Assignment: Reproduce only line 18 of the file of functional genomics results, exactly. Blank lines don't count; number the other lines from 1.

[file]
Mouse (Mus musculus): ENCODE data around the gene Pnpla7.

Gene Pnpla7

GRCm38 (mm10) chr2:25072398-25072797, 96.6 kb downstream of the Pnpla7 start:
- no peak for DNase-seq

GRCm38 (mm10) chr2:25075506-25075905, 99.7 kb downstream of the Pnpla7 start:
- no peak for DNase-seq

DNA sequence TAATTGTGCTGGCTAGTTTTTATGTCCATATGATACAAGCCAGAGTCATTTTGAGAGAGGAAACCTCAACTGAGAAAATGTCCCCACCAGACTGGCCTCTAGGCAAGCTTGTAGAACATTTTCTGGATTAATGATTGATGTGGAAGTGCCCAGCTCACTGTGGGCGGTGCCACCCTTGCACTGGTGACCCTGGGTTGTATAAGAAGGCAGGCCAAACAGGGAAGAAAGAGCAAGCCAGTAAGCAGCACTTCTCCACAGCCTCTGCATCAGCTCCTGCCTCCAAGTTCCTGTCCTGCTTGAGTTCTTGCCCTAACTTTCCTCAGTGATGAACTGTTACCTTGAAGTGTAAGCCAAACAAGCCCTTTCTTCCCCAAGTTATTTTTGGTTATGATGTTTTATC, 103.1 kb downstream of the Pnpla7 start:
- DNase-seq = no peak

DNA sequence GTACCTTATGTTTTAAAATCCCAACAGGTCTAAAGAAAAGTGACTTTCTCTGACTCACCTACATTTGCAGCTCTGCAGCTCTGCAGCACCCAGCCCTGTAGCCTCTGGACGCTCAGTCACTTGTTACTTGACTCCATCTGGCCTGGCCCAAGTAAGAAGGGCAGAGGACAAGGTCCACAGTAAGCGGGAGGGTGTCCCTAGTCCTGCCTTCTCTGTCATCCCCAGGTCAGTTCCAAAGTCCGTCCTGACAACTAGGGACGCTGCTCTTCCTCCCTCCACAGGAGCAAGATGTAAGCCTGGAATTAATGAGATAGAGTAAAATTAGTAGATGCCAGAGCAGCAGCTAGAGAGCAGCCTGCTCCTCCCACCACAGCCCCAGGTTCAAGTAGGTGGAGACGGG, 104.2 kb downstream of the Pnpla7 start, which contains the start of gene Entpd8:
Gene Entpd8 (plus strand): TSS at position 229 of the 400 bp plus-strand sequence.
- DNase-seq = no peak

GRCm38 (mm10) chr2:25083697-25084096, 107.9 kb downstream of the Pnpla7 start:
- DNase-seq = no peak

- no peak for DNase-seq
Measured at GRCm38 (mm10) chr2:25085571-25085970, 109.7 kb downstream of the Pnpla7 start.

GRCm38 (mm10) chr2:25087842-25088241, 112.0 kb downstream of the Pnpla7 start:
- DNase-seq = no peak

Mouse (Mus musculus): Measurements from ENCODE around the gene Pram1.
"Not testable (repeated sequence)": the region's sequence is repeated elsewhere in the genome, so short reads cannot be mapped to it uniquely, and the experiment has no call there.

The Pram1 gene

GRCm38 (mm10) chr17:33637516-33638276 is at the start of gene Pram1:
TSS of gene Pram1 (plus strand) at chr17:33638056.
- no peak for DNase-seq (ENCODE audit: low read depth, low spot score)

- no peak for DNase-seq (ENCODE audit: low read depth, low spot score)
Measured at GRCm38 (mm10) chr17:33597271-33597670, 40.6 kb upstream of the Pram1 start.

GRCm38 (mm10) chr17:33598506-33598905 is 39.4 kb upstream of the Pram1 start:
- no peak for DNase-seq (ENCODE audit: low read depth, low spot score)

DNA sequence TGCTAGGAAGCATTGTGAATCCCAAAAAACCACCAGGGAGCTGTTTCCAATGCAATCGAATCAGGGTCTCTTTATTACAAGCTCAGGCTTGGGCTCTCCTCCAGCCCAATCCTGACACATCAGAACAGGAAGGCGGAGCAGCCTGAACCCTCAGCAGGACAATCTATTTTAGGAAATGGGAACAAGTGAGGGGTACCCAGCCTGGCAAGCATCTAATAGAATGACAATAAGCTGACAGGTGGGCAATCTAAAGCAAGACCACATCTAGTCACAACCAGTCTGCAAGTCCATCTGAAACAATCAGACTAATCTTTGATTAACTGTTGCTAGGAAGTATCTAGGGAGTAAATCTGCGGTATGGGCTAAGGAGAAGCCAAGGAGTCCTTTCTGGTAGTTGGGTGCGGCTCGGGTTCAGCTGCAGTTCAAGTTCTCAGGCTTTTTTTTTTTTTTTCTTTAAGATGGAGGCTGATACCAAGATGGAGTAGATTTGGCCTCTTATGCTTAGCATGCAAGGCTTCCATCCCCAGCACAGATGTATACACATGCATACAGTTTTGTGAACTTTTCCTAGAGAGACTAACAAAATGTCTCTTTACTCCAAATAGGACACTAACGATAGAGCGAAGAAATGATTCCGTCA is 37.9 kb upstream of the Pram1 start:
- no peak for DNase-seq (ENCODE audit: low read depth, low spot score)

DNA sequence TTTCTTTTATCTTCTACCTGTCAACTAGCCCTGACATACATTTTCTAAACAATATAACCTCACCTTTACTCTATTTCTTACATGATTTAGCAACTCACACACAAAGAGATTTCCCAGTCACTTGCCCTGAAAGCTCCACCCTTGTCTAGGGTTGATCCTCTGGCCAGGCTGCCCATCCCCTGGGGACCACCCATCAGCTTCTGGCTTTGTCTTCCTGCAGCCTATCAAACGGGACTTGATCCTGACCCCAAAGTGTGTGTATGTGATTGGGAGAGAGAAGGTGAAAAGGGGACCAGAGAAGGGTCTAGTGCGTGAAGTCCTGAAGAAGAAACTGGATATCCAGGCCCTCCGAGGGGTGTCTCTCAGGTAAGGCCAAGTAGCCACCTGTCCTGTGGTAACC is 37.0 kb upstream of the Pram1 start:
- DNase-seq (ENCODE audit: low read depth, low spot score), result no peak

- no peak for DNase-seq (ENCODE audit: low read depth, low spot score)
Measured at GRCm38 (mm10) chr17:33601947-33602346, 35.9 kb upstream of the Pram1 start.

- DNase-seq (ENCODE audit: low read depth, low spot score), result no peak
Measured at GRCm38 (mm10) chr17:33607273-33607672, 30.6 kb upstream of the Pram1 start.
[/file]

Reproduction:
Mouse (Mus musculus): Measurements from ENCODE around the gene Pram1.